Earlier this week, the girls and I cooked up some fun! We took a cordless drill, an old tap, a hook, a one-foot piece of hose and a clean bucket with a lid to the back garden. There we proceeded to tap one of our sugar maples.
In 13 years, I’ve never so much as put a nail hole in one of our trees. The way I see it, you do correct pruning or complete tree removal. Apparently you can put one tap in a 12-inch diameter tree without any damage.
I drilled a hole about a half-inch wide and one inch deep to screw the tap into. Many years ago they said not to prune maples or birch trees through spring because they bled sap so much. They said wait until June; however, more recent research indicates that there is no long-term detrimental effect from pruning them at this time of the year. That is how it all started with a little pruning in the arboretum last week. On a beautiful sunny day, we pruned a few lower branches from a Norway maple so it would be easier to mow underneath. Wow, look at the sap run!
So I took the girls back there on the Saturday to tap the tree, which was a pretty cold day. No sap came from the hole. I said, “Let’s wait and see what happens on the next warm day.” The sap runs in direct relation to the sunny weather.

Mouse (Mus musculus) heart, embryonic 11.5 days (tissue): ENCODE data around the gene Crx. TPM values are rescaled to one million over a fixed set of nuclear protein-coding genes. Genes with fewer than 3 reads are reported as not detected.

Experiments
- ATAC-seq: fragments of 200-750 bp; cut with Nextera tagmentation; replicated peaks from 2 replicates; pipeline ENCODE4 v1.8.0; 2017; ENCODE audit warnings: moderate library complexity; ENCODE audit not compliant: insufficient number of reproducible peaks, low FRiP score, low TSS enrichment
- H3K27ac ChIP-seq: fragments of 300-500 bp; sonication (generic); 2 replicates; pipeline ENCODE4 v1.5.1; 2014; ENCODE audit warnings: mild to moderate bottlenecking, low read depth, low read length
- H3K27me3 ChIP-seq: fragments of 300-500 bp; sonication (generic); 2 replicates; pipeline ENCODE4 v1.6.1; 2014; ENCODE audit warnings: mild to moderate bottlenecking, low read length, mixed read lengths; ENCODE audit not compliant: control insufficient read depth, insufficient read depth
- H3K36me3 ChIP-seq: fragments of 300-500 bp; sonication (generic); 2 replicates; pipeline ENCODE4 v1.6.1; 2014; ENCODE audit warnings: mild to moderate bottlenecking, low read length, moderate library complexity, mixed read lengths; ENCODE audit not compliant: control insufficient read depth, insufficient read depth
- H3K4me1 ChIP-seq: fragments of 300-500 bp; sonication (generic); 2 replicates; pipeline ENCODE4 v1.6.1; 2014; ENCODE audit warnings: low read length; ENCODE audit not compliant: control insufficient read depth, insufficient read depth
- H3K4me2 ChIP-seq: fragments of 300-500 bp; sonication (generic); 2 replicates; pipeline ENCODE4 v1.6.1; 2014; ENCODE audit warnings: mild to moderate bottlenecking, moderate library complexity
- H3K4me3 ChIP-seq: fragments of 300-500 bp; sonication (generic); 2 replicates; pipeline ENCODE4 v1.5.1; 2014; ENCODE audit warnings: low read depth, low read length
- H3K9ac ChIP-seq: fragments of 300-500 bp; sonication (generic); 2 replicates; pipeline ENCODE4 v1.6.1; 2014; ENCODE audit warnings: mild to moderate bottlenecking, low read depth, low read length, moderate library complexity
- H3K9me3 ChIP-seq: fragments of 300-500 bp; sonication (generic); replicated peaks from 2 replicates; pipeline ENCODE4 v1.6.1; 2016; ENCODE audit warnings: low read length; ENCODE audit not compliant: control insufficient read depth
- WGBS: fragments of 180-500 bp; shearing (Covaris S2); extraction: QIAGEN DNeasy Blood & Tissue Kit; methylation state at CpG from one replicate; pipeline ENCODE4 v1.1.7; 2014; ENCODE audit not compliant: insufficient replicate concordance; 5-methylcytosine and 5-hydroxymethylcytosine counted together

Over the course of the next few days, I collected about a gallon of the translucent tree sap to boil up. At sea level, the correct temperature to cook the sap is 104 C but here it may be two degrees cooler. It is a rule of thumb that you could get 10 gallons of sap per tap on a 12-inch tree over the six weeks of sap run. It is recommended that you don’t tap trees under 12 inches in diameter.
So with the sap heating up in a big pot on the kitchen stove, I watched things take shape. I brought it to a boil and then simmered it for about half an hour. I’m sure that all the water that evaporates from the boiling sap would create a humidity problem in your home. Back east they make their syrup in outdoor “sugar shacks”.
They say you reduce it 40:1 but this looked more like 20:1, perhaps because I removed some ice from the top of the bucket or perhaps just because it was thick sap to start. It turned out to be very clear, much lighter in color than the “pure maple syrup” I had bought at the farmers’ market back east last fall. Factors that affect the color of the syrup are the species of maple that the sap is from and the temperature that it was cooked down at. Sugar maples have the most sugar in their sap, at about two per cent, with red maples following close behind.
We sell quite a few red maples for their fall color but not so many sugar maples, for whatever reason. They have a brilliant orangey-yellow fall color, which is quite nice. Not a bad way to pass the winter away.
Evan Davies owns Beltane Nursery on Highway 3 in Erickson.